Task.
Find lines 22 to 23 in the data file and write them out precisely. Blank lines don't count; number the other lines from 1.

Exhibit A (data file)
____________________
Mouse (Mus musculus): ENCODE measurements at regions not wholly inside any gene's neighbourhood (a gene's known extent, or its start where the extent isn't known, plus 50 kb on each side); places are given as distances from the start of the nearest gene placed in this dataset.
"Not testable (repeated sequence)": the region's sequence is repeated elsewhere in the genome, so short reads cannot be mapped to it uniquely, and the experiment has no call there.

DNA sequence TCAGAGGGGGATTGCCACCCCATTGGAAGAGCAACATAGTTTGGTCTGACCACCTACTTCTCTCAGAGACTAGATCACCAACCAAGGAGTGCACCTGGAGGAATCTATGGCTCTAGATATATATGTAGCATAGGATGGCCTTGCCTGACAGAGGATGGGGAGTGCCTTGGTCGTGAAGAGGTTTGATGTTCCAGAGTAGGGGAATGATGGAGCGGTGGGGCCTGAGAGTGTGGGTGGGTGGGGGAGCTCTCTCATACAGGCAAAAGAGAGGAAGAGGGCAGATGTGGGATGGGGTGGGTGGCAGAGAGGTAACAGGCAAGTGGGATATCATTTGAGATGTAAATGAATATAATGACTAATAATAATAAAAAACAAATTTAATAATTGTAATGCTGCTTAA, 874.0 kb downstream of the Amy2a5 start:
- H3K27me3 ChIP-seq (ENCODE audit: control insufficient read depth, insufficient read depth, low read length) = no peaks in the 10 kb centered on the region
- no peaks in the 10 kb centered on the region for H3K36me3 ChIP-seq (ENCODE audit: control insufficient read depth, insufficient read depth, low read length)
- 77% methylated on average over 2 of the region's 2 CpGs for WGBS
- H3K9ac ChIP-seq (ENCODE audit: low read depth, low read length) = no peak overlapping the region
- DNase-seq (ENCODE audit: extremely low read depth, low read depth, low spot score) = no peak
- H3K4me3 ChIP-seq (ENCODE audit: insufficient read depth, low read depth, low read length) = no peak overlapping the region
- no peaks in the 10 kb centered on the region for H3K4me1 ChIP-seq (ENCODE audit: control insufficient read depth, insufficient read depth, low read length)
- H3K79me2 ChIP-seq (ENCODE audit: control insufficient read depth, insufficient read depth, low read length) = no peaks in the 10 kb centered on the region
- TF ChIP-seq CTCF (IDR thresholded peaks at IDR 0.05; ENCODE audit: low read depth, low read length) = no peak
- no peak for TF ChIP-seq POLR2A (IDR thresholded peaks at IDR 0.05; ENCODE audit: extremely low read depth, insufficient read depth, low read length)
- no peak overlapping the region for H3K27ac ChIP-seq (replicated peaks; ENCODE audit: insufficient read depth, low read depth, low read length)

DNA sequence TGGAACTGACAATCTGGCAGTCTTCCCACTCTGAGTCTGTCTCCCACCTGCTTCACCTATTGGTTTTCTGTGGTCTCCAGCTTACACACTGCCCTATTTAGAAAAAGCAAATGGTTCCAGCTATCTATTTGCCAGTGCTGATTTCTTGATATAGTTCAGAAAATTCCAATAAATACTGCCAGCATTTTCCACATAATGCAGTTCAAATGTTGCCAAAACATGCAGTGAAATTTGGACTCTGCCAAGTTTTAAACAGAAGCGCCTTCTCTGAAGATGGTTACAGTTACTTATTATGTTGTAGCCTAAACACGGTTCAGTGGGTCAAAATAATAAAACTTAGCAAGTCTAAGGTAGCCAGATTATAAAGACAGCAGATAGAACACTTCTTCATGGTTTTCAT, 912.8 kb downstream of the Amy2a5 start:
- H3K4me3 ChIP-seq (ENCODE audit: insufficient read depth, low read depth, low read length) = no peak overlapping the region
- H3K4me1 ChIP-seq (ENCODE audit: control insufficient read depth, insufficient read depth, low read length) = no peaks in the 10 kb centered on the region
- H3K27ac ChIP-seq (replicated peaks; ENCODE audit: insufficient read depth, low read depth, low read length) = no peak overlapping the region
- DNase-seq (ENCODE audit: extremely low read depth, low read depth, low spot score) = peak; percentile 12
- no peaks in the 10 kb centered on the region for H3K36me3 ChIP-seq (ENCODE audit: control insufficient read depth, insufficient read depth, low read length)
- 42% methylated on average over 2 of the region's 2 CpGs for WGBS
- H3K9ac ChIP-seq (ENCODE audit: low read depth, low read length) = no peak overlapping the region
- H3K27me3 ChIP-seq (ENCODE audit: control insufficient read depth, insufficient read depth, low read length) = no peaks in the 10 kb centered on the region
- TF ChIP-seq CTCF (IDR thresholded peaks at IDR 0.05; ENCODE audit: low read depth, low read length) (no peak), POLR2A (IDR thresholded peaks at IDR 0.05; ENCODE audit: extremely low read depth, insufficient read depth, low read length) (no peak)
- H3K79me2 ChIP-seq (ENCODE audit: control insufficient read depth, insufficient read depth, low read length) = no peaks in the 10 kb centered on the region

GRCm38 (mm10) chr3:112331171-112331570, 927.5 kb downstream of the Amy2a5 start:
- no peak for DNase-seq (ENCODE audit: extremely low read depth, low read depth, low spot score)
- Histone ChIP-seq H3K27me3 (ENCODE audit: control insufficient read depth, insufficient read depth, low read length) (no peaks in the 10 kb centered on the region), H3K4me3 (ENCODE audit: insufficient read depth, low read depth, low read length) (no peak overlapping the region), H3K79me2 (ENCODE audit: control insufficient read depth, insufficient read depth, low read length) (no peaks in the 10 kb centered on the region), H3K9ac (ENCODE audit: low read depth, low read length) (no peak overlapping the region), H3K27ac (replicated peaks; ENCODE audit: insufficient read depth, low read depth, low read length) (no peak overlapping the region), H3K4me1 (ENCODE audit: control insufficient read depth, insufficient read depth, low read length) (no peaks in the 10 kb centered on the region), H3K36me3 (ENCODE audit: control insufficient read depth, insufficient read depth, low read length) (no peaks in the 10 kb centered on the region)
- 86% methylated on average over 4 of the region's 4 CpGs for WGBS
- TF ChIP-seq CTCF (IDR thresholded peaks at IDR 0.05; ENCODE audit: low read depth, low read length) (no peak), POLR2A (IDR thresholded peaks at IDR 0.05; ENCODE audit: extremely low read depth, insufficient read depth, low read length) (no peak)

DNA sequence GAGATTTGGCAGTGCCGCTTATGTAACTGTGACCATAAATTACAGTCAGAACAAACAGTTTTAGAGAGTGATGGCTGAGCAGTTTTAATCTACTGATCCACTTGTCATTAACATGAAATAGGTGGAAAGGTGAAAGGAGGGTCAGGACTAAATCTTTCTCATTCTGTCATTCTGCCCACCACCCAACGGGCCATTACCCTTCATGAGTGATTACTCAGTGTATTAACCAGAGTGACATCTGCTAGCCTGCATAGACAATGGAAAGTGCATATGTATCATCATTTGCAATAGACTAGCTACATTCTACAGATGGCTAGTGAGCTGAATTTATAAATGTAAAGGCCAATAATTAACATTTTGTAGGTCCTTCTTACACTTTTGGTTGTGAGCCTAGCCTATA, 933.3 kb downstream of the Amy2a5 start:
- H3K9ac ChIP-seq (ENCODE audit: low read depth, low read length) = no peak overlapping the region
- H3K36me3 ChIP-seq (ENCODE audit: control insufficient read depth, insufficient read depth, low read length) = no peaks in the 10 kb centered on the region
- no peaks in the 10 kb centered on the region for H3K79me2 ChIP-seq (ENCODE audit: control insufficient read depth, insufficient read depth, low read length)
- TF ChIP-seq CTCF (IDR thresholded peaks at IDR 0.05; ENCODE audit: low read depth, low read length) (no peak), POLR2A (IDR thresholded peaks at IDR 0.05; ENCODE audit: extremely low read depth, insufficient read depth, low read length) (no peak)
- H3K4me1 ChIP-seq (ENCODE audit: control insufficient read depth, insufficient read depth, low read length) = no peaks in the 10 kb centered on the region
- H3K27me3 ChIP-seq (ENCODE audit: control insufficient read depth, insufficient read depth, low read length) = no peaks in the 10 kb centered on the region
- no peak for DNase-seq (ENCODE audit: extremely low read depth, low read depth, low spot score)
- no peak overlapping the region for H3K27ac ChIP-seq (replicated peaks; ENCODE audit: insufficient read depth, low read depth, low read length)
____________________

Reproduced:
- H3K9ac ChIP-seq (ENCODE audit: low read depth, low read length) = no peak overlapping the region
- H3K27me3 ChIP-seq (ENCODE audit: control insufficient read depth, insufficient read depth, low read length) = no peaks in the 10 kb centered on the region